Friday 1 August 2014

On Gaza: Show. Don’t tell.

Those of us of a literary bent know that in our work we must show, and not tell. I can still hear my MA Creative Writing tutor – an elegant English writer – reiterating this to us all time and again as students during our course. Amongst other points pertaining to literary discourse, to show and not tell is to demonstrate through the work: don’t spell it out, repeat or over describe. And for goodness sake, don’t lecture your reader.

With all the feeling that is being poured out left and right (pun intended) on Facebook and other sites regarding the current Israeli/Gaza conflict, and as a basic principle, this course of action may well be heeded. We are all entitled to our opinions, though I think we all need to try and do our research as much as possible, myself included. An emotive response of moral outrage before gathering all the information available to us – though we are all at the mercy of journalists to some capacity and their inevitable biases, to some extent – should be the normative course of action.

We need to apologise when we get things wrong and move on, though I have no desire to be ironic and sound ‘lectury’ myself, or sound ‘holier than thou,’ I often get things wrong and am as passionate about my beliefs as the next person, but perhaps a deep breath, and a count to three before taking the plunge might help – I am learning to take this advice myself - happily I have someone in my life who dispenses wisdom in this area, without being patronising – a skill in itself!

When engaging in debate, I suggest we show – by demonstrating with facts, (alongside our well thought out argument - not fighting!) why we support as we do. Attacking, demeaning and, the most silly of all – ‘de-friending’ on Facebook, does not help support one’s argument and does not encourage serious debate  it may even make you look like a silly banana with a wonky cap on with scribbles for features. Inevitably, mistakes will be made – what with all the inaccurate statistics and photos from other wars and so on being circulated willy-nilly in the press and online.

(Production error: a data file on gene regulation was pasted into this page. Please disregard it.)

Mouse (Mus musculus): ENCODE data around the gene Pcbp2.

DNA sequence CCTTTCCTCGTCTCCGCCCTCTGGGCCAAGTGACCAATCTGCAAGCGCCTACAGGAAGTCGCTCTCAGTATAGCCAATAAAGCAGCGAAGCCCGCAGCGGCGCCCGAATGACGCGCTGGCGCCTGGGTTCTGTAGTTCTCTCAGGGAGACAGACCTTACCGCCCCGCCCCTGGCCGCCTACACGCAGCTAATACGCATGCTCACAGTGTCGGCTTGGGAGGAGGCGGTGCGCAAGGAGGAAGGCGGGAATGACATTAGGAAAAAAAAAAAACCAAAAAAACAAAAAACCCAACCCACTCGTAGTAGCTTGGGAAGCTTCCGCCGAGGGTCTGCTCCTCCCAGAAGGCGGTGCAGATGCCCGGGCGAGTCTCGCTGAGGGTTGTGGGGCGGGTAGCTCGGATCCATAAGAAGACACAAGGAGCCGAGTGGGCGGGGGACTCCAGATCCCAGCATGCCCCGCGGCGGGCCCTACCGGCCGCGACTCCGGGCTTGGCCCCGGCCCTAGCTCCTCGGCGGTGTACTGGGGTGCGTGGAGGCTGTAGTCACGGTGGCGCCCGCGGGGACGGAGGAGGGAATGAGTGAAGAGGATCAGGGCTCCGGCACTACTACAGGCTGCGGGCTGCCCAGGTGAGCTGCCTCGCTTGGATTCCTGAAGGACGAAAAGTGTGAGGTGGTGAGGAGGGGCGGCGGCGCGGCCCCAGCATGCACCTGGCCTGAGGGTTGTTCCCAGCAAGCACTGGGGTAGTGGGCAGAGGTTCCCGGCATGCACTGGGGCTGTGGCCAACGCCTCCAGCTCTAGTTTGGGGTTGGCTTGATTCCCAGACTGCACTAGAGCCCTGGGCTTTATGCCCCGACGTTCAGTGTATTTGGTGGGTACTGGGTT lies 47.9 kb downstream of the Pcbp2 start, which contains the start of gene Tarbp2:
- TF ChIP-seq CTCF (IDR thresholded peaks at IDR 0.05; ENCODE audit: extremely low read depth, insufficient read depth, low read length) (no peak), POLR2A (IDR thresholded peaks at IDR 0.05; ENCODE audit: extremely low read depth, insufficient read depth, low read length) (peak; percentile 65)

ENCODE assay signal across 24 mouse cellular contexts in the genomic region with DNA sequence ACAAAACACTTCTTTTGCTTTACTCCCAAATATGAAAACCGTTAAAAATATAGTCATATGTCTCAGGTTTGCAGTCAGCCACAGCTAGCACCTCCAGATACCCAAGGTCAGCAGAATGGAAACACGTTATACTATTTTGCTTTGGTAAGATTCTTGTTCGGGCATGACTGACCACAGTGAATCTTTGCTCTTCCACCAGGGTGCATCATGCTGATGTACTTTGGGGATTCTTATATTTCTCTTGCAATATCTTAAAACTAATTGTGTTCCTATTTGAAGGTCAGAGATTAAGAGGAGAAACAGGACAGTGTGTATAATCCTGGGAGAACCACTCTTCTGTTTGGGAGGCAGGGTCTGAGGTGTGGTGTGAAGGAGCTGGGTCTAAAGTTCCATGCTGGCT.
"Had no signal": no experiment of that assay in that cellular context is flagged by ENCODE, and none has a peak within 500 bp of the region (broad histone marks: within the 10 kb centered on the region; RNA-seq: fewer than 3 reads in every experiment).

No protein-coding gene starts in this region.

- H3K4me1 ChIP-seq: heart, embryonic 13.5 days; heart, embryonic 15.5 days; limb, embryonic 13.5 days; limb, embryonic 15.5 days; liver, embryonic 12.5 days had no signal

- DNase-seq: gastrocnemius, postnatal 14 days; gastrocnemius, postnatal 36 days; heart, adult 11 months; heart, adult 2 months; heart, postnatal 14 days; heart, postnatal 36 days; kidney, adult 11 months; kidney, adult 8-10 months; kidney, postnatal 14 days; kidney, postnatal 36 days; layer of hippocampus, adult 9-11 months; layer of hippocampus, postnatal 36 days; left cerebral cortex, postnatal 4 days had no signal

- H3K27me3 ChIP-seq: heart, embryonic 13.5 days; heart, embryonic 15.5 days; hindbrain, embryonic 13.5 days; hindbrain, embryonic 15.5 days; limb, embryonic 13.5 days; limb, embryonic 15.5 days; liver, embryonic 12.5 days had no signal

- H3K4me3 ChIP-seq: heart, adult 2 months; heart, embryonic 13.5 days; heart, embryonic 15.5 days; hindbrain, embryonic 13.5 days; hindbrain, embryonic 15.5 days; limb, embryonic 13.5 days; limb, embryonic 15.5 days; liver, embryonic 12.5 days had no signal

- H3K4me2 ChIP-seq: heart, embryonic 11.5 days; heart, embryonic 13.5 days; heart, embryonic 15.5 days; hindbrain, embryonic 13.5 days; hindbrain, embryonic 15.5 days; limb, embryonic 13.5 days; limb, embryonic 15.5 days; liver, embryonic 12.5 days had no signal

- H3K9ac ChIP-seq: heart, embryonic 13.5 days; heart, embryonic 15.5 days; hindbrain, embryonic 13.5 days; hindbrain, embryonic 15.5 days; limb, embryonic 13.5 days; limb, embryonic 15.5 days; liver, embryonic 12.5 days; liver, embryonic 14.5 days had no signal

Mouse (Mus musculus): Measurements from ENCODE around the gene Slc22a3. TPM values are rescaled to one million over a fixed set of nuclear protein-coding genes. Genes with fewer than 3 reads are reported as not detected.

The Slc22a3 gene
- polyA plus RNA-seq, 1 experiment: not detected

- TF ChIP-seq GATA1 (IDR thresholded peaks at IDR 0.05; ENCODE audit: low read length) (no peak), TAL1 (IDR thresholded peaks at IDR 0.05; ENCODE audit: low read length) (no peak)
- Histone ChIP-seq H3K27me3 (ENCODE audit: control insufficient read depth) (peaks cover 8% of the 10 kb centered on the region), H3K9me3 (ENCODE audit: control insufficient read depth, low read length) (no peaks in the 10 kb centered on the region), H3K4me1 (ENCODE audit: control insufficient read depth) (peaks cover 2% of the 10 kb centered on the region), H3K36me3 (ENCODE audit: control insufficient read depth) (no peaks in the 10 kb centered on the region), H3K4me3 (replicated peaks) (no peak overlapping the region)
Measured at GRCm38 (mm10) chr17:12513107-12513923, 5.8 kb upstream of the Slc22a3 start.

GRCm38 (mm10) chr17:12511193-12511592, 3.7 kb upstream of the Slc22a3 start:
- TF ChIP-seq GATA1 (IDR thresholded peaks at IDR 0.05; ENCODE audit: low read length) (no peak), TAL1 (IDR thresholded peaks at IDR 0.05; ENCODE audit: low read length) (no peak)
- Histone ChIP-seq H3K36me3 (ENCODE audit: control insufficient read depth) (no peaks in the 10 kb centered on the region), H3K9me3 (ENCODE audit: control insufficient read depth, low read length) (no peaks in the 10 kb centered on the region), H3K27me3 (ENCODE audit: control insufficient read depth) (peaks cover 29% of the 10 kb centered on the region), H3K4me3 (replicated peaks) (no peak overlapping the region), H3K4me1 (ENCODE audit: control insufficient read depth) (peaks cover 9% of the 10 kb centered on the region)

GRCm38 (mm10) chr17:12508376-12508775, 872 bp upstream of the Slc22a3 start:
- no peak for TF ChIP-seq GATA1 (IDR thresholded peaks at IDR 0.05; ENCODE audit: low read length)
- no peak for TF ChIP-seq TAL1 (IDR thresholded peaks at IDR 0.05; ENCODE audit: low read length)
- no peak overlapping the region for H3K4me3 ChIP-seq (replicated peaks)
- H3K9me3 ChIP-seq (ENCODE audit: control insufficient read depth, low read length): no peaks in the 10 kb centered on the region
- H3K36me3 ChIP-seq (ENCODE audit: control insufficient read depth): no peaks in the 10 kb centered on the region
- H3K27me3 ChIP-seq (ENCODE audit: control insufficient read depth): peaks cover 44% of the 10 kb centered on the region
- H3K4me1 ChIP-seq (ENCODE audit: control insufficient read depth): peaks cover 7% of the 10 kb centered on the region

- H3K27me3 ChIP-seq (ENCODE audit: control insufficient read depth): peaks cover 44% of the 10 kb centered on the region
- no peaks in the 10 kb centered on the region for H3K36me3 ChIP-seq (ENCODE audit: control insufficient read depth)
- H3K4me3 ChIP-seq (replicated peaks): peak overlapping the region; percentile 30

This is not a war between ‘good guys’ and ‘bad guys,’ there are good people being caught up in the conflict and paying a price too high, through no fault of their own as with the recent Malaysian Airlines MH17 tragedy, and the plight of the Christians (and others) in Iraq; and there are ‘bad guys’ and ‘good guys’ involved on both sides. There are as ever, very many grey areas. I am firmly ‘on side’ with my beliefs, though I try to be clear-eyed when ‘my side’ acts disproportionately or unfairly - in my view, -which I have to admit, is limited as I am not on the ground, as it were. And though your view may be different to mine, I respect your right to air it, however cloudy I might suspect it; I respect freedom of speech and I respect democracy. I do not want to live in a dictatorship where I am told ‘believe as I do’ or you are 'a dimwit, a moron, or even dead,' if some folks get their way.

Having said that, I am all for good-natured satire, but there is no need for further hostilities. There is enough of that already.